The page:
In the latest version, each method that changes an object's state can, optionally, create atomic edits and add them to an edit list, so each state change can easily be undone. An atomic edit implements an interface that defines two simple methods: void undo() and void redo(). This heavily relies on polymorphism, so I don't know if it's 1:1 applicable to C.

The question raised in this thread was whether to use a single "undo manager" to keep track of all edits, or to use per-model, per-file or per-project "undo managers", and how they should interact without confusing the user.
sascha
Site Admin
 
Posts: 2792
Joined: Thu May 20, 2004 9:16 am
Location: Austria

Re: undo/redo behavior

Postby dcuny » Fri Feb 22, 2008 7:11 pm

sascha wrote:The question raised in this thread was whether to use a single "undo manager" to keep track of all edits, or to use per-model, per-file or per-project "undo managers", and how they should interact without confusing the user.

Think of the following scenario:
  1. The user has two windows open - the Modeler and the Animator.
  2. While working in the Animator, they realize they're missing some morph target. They pop over to the Modeler and add the morph target.
  3. Back in the Animator, they select the new morph track and add a key.
When if they return to the Modeler pane and choose Undo, which of the following happens?
  1. The Undo is global, so the key they added to the morph track goes away.
  2. The Undo is local to the window, so the morph goes away. This causes the morph track to be removed from the Animator pane.
  3. They can't toggle between the Modeler and Animator, so the issue is moot. The Undo stack is cleared when the mode changes, so there's nothing to Undo.
  4. Something else?
dcuny
 
Posts: 2902
Joined: Fri May 21, 2004 6:07 am

Re: undo/redo behavior

Postby pndragon » Fri Feb 22, 2008 7:56 pm

dcuny wrote:Think of the following scenario:
  1. The user has two windows open - the Modeler and the Animator.
  2. While working in the Animator, they realize they're missing some morph target. They pop over to the Modeler and add the morph target.
  3. Back in the Animator, they select the new morph track and add a key.
You've made an assumption here that both windows are syncronized. Currently, Jpatch does not synchronize across separate windows. If a model is loaded into the Animator, to get updated info, it would have to be reloaded which would then carry all of the new undo/redo stack info with it. Logically, then, this:
When if they return to the Modeler pane and choose Undo, which of the following happens?

1. The Undo is global, so the key they added to the morph track goes away.
2. The Undo is local to the window, so the morph goes away. This causes the morph track to be removed from the Animator pane.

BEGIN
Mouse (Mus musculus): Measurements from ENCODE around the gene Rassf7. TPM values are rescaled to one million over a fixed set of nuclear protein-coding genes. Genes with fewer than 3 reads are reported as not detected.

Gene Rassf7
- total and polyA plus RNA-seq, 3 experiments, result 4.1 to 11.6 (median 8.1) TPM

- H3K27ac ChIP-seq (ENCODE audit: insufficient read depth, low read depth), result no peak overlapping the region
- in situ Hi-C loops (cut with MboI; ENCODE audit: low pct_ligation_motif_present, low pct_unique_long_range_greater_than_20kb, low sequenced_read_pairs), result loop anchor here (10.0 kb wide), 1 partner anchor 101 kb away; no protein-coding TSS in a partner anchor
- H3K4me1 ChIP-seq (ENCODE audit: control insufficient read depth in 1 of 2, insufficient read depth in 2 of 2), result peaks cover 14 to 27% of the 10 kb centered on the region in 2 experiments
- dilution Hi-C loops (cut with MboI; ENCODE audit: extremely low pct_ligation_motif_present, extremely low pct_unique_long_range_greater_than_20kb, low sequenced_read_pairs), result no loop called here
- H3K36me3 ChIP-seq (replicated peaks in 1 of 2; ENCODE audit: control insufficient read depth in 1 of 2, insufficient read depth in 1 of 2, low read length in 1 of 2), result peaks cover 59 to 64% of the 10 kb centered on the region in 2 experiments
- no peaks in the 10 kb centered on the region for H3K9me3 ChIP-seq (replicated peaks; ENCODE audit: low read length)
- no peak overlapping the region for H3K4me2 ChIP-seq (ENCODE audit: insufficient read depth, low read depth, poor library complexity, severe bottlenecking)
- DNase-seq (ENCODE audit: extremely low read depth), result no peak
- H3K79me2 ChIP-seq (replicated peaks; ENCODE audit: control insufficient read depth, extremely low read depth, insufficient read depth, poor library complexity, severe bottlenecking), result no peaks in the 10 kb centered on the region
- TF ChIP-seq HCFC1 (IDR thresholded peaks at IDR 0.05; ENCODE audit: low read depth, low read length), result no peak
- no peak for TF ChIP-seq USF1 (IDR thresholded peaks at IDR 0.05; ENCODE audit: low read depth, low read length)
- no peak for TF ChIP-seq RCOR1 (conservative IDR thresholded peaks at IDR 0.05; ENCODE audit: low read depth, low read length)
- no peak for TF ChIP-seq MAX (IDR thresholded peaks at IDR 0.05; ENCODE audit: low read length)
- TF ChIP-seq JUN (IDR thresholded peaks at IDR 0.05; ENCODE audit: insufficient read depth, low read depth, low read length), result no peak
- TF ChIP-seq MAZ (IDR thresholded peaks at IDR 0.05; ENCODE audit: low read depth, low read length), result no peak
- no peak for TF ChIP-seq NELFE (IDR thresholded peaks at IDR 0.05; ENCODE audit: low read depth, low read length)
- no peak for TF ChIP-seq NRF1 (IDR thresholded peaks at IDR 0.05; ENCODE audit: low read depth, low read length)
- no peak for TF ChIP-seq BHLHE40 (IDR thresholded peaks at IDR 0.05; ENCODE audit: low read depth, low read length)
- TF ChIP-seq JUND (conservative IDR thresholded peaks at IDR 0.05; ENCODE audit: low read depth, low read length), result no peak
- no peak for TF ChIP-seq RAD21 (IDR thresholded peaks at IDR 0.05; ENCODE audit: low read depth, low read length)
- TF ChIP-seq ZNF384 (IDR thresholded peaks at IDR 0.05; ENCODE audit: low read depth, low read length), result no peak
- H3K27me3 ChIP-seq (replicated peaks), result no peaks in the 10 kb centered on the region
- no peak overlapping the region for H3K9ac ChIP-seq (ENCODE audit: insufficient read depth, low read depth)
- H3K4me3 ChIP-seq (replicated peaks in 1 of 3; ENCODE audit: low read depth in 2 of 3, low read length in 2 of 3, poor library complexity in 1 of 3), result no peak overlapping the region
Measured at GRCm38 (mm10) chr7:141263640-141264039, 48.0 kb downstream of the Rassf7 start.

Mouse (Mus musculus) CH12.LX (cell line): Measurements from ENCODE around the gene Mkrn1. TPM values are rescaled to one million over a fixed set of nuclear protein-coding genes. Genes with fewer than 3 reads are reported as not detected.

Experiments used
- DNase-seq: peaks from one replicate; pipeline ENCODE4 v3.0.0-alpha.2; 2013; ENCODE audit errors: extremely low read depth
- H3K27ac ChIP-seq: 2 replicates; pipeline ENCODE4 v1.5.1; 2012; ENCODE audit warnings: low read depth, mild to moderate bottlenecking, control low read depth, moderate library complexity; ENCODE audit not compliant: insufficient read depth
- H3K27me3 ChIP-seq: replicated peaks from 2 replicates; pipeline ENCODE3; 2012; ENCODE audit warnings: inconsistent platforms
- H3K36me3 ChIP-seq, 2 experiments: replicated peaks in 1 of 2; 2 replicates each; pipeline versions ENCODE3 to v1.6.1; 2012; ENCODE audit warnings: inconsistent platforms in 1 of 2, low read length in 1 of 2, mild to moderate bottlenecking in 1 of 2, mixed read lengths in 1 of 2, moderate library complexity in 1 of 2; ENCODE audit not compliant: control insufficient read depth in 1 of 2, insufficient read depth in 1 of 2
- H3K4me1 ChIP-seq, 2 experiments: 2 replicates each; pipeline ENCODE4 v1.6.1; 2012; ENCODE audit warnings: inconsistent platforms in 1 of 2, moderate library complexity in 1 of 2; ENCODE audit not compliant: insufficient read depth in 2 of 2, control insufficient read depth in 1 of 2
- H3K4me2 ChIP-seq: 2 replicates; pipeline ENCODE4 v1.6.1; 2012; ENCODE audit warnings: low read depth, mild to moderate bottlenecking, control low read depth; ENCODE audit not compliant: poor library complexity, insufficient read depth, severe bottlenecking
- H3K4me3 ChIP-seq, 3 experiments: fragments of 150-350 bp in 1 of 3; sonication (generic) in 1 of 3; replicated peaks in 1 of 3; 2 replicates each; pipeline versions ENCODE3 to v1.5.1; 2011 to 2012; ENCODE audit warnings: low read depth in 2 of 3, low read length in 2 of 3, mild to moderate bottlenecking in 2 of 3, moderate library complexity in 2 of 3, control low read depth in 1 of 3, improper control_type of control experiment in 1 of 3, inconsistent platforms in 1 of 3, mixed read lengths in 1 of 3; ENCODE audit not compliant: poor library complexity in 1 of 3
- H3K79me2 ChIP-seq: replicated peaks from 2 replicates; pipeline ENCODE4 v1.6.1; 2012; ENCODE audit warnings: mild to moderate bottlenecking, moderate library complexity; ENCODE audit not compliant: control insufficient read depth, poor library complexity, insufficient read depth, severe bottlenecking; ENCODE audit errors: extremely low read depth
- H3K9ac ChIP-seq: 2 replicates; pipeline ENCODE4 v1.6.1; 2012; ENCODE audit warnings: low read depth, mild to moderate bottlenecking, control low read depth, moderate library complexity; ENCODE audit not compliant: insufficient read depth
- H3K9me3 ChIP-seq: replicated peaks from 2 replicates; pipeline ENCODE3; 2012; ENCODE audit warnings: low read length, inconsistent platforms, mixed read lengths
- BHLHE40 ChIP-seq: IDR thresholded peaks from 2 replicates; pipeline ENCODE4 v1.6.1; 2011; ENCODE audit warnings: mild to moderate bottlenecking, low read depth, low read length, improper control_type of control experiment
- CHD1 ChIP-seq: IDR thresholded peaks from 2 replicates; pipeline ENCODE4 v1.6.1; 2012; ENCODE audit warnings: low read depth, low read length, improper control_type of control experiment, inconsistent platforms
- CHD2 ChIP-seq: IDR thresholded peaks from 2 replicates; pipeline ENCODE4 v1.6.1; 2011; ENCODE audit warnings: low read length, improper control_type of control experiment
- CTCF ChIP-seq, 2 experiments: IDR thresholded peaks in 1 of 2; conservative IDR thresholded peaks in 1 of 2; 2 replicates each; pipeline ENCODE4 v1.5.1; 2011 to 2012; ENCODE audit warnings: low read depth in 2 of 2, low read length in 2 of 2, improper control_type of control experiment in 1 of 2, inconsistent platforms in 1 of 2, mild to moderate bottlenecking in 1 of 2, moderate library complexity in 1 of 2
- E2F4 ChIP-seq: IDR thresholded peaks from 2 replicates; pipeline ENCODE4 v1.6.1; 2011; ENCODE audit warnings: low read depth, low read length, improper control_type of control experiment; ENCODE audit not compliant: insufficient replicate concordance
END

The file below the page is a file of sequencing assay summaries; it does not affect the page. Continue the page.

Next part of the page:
3. They can't toggle between the Modeler and Animator, so the issue is moot. The Undo stack is cleared when the mode changes, so there's nothing to Undo.
4. Something else?
doesn't apply in multiple window situation.
"We're so sorry, Uncle Albert,
But we haven't done a bloody thing all day."
--- Paul McCartney
pndragon
 
Posts: 591
Joined: Sun Dec 05, 2004 1:27 am
Location: North Carolina

Re: undo/redo behavior

Postby pndragon » Fri Feb 22, 2008 8:01 pm

I think I basically got all of that right. Sascha's going to need to check me. If you close the Animator then you will lose the morph track... at least that's the way it looks to me

--- Jim
"We're so sorry, Uncle Albert,
But we haven't done a bloody thing all day."
--- Paul McCartney
pndragon
 
Posts: 591
Joined: Sun Dec 05, 2004 1:27 am
Location: North Carolina

Re: undo/redo behavior

Postby dcuny » Fri Feb 22, 2008 9:48 pm

pndragon wrote:You've made an assumption here that both windows are syncronized. Currently, Jpatch does not synchronize across separate windows. If a model is loaded into the Animator, to get updated info, it would have to be reloaded which would then carry all of the new undo/redo stack info with it.

Yes, I'm aware of that. One of the options reflects that:
3. They can't toggle between the Modeler and Animator, so the issue is moot. The Undo stack is cleared when the mode changes, so there's nothing to Undo.

However, we've had discussions in the past of synchronizing the windows, so I figured I'd reopen the question and see if anything's been changed.
dcuny
 
Posts: 2902
Joined: Fri May 21, 2004 6:07 am

Re: undo/redo behavior

Postby John VanSickle » Sat Feb 23, 2008 2:59 am

What I was considering for my own work:

* Base all scene objects on the contents of the files, without worrying about whether that object is being edited.

or

* Give the Model object a method (and appropriate data) so that a Scene object can call it to be displayed. Then detect if a chosen model is currently being edited by the user; then ask the user if he/she/it wishes to base the scene on the file contents or on the current edit in the modeler. The advantage is that any changes to the model are immediately reflected in the scene if the user chooses to reflect the in-memory version of the model. Another advantage is that a large model would only need to be loaded once into memory. A number of issues with this approach require handling (what to do if the user quits out of the modeler without saving, etc.).